- Do you try to sell everyone?
- Have you ever told a prospect “no, you’re the wrong fit”?
- Do you chase every tradeshow lead as a real sales opportunity?
- Do you offer white papers to your prospects that are not targeted by buyer title?
My grandfather immigrated to America from the Island of Sicily, the province of Ragusa and the town of Modica, during the early twentieth century with a 5th grade education. Yet, he built a mini conglomerate of different businesses including a mink farm (for fur coats), movie theaters, liquor stores, real estate development and a candy wholesale (a fudge factory) business. He made money in all of these businesses, some more than others. As a lad growing up in Boston, he often talked to me about the family businesses and discussed how he made decisions on who to sell and who not to sell.
In our family conversations, my grandfather often spoke about how many of his business peers just operated their businesses by the seat of their pants and never targeted specific segments of their customers. They didn’t think about what type of women buy “mink coats” or what type of “movies” are the most popular on Fridays.
Instead, many of his business peers developed their advertising programs and sales approaches based on how the owner thought or what the competitor charged… not how the buyer thought.
This is a common problem. Often companies market and sell based on their own marketing inertia doing what they have always done or based on what their competitors are doing. In many ways, the Internet has had a negative effect on marketing analysis because it is easy to see what your competition is doing and companies just copy each other.
Often, it is the blind… leading the blind, because they are not you — and they may not be doing it right to begin with!
Long before coronavirus was a factor in revenue loss for many, some companies had already experienced failure. For some, the coronavirus economy accelerated their demise. Being large… does not mean being smarter.
- Look at Toys R Us — large… not smarter.
- Look at Chesapeake Energy — large… not smarter.
- Look at Blockbuster — large… not smarter.
- Look at Skillsoft — large… not smarter.
“Owner, Author or CEO Pride” is rampant in big businesses and small. It’s not about you. Just because it is your company or just because you invented the product or service your firm sells, doesn’t mean you know everything. In a capitalist society, the market usually balances out those who make the mistake of focusing on their needs… not the buyer’s needs. Yet, often success and money hides mistakes. Many times, management teams will say our revenues are up 10% from last year, so we must be implementing our programs correctly. Maybe your revenues should be up 20%!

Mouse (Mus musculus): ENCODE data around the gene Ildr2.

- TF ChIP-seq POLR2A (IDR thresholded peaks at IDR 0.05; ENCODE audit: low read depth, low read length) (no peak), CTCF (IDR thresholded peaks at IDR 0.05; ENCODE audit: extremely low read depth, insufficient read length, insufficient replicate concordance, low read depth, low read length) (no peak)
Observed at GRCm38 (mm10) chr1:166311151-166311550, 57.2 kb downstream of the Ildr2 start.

In today’s economy, there are proven models to learn how to grow your business using best practices from previous economic slow downs and recessions.
To see if you know who your buyer is take the Buyer Identification Audit below.
The Buyer Identification Audit
- Do know you who your most logical buyers are by title?
- Do you know who your most logical buyers are by business industry?
- Do you know who your most logical buyers are by annual revenue size?
- Do you know why your targeted prospects buy?
- Do you know why your targeted prospects don’t buy?
- Do you know the monthly buying pattern of your prospects?
- Do you know the alternatives a prospect has to buying what you sell? (i.e., not buy at all, buy from competitor, etc.)
- Do you know how to create value your targeted prospects will believe?
- Do you base your offering’s value solely on your competition offering?
- Do you base all of these above questions on documented market research?
These 10 questions help formulate a marketing strategy, a sales process and a corporate revenue capture program that grows companies.
My grandfather knew these answers despite not having an education past the 5th grade. He knew enough in 1917 to set up food concession stands in thirty silent movie tents all over Boston to sell fudge on ice. He knew enough that when the theater owners told him they wanted to control their own food concessions, he went into wholesale distribution to supply them.
He was smart enough to know that mink farming in the 1930’s was a big market and then smart enough again to get out of the business, when fur items went out of favor with women buyers and so he turned the mink farm into commercial land development.
He was a simple immigrant — a street guy who thought about how to invest his money before he spent it.
Why is it so hard for the rest of us — educated and experienced — to know who our buyer is?